Public monuments                                    In December 1820, Thorvaldsen was again in Rome. The period from now and until his departure from Rome in 1838 is dominated by commissions from various countries for large monuments that had had in common the fact that those giving the commissions intended them to support, maintain and clearly state a sense of national identity in the individual countries, a nationalism that was observable everywhere in Europe during these years. The earliest of these monuments was the Lion of Lucerne (1819), which was carved in a cliff near Lucerne by Lucas Ahorn. The equestrian statue of the champion of Polish liberty Prince Jozef Poniatowski (1826-27) and the statue of the astronomer Nicolaus Copernicus (1822), both to be erected in Warsaw, followed. The statue of Friedrich Schiller was commissioned for Stuttgart (1836) and was executed by W. Matthiä after Thorvaldsen’s sketch. Despite the nationalist source of several of the major monuments, Thorvaldsen made a serious effort to portray the historical figures in a non-national manner and inspired as always by the art of Classical Antiquity. In doing so he came into conflict with the close historical constraints that were an inevitable consequence of the national-historical sympathies of those giving the commissions, and this found clear expression in the negotiations relating to the execution of the equestrian statue of Prince Jozef Poniatowski. However, in several monuments from the 1830s, for instance the equestrian statue of the Elector Maximilian I for Munich (1833-35) and the statue of Johann Gutenberg for Mainz (1833-34), executed by H.W. Bissen after Thorvaldsen’s sketch, historically accurate features made themselves more clearly felt in the dress.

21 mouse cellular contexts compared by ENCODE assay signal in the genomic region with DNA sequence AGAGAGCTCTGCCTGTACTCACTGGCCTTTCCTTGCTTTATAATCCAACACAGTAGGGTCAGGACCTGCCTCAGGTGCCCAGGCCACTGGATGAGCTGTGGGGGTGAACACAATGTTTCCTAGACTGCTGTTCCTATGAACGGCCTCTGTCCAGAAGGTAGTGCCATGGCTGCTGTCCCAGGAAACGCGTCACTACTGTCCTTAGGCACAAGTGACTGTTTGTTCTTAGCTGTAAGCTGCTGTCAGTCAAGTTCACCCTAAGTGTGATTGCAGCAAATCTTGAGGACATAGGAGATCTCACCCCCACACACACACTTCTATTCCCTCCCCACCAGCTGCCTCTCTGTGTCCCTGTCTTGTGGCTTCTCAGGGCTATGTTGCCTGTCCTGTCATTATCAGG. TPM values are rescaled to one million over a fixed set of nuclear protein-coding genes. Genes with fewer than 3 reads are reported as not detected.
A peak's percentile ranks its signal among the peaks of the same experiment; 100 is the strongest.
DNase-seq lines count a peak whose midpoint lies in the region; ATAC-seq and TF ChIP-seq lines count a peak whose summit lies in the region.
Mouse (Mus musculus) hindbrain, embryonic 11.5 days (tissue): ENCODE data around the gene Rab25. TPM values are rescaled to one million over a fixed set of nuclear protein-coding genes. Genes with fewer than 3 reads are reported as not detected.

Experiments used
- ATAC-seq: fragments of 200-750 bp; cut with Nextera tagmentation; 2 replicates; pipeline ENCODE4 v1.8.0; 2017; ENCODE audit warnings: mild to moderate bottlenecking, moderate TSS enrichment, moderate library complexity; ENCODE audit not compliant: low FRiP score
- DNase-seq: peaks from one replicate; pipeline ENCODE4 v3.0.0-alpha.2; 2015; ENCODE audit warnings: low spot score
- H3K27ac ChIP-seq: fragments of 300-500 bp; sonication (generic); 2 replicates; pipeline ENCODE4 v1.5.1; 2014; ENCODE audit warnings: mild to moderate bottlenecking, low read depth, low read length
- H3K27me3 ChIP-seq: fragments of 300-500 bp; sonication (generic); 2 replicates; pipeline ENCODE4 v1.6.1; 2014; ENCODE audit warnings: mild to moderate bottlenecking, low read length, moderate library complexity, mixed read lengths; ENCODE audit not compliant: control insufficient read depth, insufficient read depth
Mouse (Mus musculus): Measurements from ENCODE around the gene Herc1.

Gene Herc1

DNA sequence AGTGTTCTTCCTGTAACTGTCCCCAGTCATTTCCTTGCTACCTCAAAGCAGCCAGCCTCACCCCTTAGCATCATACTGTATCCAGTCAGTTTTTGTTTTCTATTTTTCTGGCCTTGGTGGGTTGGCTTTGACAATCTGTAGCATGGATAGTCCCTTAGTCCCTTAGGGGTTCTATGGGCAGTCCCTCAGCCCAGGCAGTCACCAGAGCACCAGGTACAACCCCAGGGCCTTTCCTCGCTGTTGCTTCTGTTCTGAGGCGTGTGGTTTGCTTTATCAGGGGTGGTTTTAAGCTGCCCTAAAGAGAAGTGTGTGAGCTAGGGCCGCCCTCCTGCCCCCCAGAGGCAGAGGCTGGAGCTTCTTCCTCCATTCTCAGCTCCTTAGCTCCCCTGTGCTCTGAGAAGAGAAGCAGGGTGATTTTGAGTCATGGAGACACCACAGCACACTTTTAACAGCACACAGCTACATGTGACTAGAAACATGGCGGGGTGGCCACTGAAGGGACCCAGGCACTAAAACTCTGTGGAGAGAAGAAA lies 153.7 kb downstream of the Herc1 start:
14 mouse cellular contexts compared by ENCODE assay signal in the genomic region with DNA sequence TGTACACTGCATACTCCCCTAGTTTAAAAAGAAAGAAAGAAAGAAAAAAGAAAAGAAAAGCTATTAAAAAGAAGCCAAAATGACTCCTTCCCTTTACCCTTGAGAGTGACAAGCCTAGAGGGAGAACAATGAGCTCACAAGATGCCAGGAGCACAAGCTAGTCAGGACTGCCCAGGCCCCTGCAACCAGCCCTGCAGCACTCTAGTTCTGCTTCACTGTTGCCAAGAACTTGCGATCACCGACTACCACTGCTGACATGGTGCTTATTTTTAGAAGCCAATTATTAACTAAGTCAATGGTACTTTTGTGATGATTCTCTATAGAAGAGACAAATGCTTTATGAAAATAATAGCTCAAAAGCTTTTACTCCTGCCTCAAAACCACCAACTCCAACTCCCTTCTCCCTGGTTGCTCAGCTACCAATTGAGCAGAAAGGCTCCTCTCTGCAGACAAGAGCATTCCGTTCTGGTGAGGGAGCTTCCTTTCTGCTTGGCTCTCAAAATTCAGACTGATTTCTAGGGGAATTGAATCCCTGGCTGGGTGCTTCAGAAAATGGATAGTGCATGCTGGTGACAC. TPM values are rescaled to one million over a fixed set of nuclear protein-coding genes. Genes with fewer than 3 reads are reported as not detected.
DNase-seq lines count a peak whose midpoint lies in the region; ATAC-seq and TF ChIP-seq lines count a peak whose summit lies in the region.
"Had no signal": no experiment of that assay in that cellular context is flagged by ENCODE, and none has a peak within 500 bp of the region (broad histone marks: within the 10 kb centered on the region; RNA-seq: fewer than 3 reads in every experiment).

Thorvaldsen received a commission doing him great honour when invited to execute a sepulchral monument to Pope Pius VII to be erected in St Peter’s (1823-31). The first sketches for the monument are expressive of intense empathy and an understanding of the Pope’s physiognomy and personality, whereas the finished monument is to some extent felt to be too feeble in relation to the vast space and the mighty, commanding monuments to the Baroque popes.


Portrait busts                                         From his earliest years in Copenhagen to his death, Thorvaldsen made portraits, first as medallions and then numerous portrait busts. The earliest busts in Rome show most clearly how great was the inspiration Thorvaldsen derived from the portrait art of Antiquity. In their monumental format, some busts from 1803-05 are closely linked to the heroic Classicism in Thorvaldsen’s other works from this period. From 1815 there is a sharp rise in the number of portrait busts; they are mainly life-sized and are characterised by a certain common quality which certainly has an idealised presentation as an overall objective, but at the same time they embody precisely observed individual characteristics from bust to bust. There are stories of the ease with which Thorvaldsen modelled a portrait while standing straight in front of his model. On other occasions he had to resort to the portrait likeness in death masks or to painted and drawn exemples.                

The return to Denmark in 1838              After 40 years in Rome, Thorvaldsen left for Copenhagen in 1838 strongly urged by the thought of building a museum in his native city to take the original models for his entire oeuvre and for his extensive collections of contemporary paintings and ancient artifacts. Everything was donated to Copenhagen, and Thorvaldsens Museum was built between 1839 and 1848.

A 232